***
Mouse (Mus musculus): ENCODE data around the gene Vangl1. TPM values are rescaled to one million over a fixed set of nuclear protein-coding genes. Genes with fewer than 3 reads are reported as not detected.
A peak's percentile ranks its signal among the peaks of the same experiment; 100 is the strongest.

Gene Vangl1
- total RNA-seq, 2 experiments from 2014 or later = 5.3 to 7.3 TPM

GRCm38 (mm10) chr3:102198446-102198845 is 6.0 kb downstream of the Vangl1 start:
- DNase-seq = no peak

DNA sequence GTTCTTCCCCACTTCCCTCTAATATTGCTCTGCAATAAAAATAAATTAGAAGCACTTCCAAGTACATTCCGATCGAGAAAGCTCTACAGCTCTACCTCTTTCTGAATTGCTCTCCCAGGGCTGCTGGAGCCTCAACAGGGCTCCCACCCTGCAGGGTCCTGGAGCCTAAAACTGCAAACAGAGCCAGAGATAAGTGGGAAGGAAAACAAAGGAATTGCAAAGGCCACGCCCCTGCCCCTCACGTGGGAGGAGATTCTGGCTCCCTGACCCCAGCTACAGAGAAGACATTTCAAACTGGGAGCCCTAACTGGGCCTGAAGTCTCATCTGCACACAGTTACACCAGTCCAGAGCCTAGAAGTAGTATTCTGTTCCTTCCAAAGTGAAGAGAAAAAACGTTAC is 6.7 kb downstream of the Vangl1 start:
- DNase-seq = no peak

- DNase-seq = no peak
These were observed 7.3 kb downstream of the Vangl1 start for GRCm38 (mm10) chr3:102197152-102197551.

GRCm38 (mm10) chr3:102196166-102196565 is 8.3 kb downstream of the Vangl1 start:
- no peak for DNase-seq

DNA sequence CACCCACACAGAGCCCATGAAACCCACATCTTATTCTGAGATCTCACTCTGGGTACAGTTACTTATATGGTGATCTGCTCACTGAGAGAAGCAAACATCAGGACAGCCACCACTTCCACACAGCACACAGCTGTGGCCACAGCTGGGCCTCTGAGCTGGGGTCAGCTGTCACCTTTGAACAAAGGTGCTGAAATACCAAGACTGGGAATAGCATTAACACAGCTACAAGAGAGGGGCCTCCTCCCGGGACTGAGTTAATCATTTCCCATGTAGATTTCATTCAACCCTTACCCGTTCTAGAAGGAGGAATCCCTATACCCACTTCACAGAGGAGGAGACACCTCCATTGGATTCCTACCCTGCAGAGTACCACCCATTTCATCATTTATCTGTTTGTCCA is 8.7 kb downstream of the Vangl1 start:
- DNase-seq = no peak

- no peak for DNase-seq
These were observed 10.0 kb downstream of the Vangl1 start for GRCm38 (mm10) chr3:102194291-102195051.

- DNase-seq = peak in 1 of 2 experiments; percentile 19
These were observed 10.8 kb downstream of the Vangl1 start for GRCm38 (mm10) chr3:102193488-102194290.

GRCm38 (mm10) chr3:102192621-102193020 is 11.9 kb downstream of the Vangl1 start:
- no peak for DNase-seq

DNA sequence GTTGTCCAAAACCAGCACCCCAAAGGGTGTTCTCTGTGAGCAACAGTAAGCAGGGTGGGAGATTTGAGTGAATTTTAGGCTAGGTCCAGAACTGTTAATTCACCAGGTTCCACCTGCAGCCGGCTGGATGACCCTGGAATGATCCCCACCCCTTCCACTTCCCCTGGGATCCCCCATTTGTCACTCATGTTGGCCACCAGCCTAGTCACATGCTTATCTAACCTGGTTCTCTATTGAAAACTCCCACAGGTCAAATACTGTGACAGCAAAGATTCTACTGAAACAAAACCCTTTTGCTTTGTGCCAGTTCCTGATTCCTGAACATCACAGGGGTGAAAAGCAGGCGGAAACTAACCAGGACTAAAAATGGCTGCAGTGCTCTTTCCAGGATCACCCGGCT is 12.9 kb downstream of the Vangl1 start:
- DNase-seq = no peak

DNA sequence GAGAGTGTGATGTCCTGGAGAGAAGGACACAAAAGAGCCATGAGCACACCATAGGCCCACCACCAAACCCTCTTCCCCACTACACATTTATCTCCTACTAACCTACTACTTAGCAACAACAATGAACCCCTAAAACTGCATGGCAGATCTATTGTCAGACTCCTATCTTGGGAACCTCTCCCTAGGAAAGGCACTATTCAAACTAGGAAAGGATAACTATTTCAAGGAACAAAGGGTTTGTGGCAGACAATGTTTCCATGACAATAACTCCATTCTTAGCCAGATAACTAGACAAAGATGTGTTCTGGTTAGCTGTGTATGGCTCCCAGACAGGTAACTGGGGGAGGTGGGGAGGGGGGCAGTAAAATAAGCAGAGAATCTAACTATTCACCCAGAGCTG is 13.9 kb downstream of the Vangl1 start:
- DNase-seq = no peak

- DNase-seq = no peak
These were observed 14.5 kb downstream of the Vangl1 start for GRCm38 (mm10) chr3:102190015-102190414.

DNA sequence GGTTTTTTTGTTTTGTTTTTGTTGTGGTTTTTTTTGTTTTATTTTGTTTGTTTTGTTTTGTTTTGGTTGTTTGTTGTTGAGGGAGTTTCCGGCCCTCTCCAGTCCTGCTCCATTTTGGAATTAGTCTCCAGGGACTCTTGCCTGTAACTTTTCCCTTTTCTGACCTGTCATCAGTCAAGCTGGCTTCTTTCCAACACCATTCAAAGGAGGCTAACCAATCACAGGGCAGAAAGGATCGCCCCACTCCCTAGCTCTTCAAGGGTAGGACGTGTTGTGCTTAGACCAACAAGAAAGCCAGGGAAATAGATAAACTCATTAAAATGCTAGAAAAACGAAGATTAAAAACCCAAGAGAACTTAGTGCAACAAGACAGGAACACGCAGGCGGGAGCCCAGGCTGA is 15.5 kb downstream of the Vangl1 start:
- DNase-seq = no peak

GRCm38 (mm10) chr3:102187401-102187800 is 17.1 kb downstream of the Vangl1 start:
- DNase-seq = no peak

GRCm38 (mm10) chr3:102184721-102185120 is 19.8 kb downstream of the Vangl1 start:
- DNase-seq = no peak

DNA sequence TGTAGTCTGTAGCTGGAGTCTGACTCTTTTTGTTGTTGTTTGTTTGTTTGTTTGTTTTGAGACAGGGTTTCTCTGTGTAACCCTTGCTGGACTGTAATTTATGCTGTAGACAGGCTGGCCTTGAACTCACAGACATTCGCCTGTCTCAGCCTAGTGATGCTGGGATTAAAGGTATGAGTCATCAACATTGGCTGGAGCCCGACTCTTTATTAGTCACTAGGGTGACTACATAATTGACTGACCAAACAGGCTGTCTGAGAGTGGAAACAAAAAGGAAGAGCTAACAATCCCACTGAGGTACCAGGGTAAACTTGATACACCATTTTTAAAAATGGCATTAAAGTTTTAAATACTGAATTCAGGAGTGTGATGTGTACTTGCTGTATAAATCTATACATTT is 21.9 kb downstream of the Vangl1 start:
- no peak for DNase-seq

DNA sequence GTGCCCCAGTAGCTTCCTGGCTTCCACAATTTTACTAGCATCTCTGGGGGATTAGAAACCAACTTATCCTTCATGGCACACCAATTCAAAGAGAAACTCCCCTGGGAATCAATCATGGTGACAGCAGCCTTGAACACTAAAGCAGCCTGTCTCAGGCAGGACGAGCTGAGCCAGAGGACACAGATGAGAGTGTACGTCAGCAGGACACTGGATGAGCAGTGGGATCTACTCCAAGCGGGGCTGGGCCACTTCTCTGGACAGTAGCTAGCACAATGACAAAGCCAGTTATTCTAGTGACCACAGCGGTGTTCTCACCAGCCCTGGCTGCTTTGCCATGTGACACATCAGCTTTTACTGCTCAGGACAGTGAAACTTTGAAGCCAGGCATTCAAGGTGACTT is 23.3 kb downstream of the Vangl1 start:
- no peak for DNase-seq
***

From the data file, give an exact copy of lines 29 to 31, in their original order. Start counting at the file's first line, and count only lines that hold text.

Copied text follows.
GRCm38 (mm10) chr3:102187401-102187800 is 17.1 kb downstream of the Vangl1 start:
- DNase-seq = no peak

GRCm38 (mm10) chr3:102184721-102185120 is 19.8 kb downstream of the Vangl1 start: